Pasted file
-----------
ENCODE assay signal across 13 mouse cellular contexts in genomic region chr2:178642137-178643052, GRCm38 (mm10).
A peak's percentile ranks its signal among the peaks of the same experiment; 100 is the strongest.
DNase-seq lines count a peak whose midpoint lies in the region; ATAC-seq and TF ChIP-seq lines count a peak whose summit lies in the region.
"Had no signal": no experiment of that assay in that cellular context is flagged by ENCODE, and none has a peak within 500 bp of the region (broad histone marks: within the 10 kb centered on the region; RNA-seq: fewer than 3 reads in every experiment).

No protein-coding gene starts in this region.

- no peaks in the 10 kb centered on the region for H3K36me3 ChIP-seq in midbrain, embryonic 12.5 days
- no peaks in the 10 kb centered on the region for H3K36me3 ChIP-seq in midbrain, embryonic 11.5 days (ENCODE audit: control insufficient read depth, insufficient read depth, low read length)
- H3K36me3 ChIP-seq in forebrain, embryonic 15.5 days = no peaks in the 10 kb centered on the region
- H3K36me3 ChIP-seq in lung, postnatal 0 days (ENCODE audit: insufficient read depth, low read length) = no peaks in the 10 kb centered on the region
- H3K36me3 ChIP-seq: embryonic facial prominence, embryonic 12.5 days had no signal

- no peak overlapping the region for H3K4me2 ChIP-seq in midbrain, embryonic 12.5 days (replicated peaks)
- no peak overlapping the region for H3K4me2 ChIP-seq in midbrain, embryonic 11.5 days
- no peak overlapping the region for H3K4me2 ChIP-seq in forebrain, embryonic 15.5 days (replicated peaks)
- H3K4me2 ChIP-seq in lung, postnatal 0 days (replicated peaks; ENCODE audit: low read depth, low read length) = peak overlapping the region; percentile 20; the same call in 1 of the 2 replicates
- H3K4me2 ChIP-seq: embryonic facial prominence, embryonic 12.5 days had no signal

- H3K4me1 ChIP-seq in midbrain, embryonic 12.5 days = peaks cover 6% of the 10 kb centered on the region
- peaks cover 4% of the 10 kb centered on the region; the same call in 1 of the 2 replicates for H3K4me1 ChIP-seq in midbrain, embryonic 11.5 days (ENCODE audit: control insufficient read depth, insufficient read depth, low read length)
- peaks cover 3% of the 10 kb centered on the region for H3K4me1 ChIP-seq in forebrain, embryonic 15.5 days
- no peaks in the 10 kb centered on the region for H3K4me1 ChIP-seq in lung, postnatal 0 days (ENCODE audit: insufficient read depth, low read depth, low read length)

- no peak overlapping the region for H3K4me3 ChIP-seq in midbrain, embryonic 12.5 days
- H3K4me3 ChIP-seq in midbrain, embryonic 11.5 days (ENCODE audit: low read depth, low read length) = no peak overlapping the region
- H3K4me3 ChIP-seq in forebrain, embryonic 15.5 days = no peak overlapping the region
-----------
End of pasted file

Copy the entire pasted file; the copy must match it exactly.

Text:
ENCODE assay signal across 13 mouse cellular contexts in genomic region chr2:178642137-178643052, GRCm38 (mm10).
A peak's percentile ranks its signal among the peaks of the same experiment; 100 is the strongest.
DNase-seq lines count a peak whose midpoint lies in the region; ATAC-seq and TF ChIP-seq lines count a peak whose summit lies in the region.
"Had no signal": no experiment of that assay in that cellular context is flagged by ENCODE, and none has a peak within 500 bp of the region (broad histone marks: within the 10 kb centered on the region; RNA-seq: fewer than 3 reads in every experiment).

No protein-coding gene starts in this region.

- no peaks in the 10 kb centered on the region for H3K36me3 ChIP-seq in midbrain, embryonic 12.5 days
- no peaks in the 10 kb centered on the region for H3K36me3 ChIP-seq in midbrain, embryonic 11.5 days (ENCODE audit: control insufficient read depth, insufficient read depth, low read length)
- H3K36me3 ChIP-seq in forebrain, embryonic 15.5 days = no peaks in the 10 kb centered on the region
- H3K36me3 ChIP-seq in lung, postnatal 0 days (ENCODE audit: insufficient read depth, low read length) = no peaks in the 10 kb centered on the region
- H3K36me3 ChIP-seq: embryonic facial prominence, embryonic 12.5 days had no signal

- no peak overlapping the region for H3K4me2 ChIP-seq in midbrain, embryonic 12.5 days (replicated peaks)
- no peak overlapping the region for H3K4me2 ChIP-seq in midbrain, embryonic 11.5 days
- no peak overlapping the region for H3K4me2 ChIP-seq in forebrain, embryonic 15.5 days (replicated peaks)
- H3K4me2 ChIP-seq in lung, postnatal 0 days (replicated peaks; ENCODE audit: low read depth, low read length) = peak overlapping the region; percentile 20; the same call in 1 of the 2 replicates
- H3K4me2 ChIP-seq: embryonic facial prominence, embryonic 12.5 days had no signal

- H3K4me1 ChIP-seq in midbrain, embryonic 12.5 days = peaks cover 6% of the 10 kb centered on the region
- peaks cover 4% of the 10 kb centered on the region; the same call in 1 of the 2 replicates for H3K4me1 ChIP-seq in midbrain, embryonic 11.5 days (ENCODE audit: control insufficient read depth, insufficient read depth, low read length)
- peaks cover 3% of the 10 kb centered on the region for H3K4me1 ChIP-seq in forebrain, embryonic 15.5 days
- no peaks in the 10 kb centered on the region for H3K4me1 ChIP-seq in lung, postnatal 0 days (ENCODE audit: insufficient read depth, low read depth, low read length)

- no peak overlapping the region for H3K4me3 ChIP-seq in midbrain, embryonic 12.5 days
- H3K4me3 ChIP-seq in midbrain, embryonic 11.5 days (ENCODE audit: low read depth, low read length) = no peak overlapping the region
- H3K4me3 ChIP-seq in forebrain, embryonic 15.5 days = no peak overlapping the region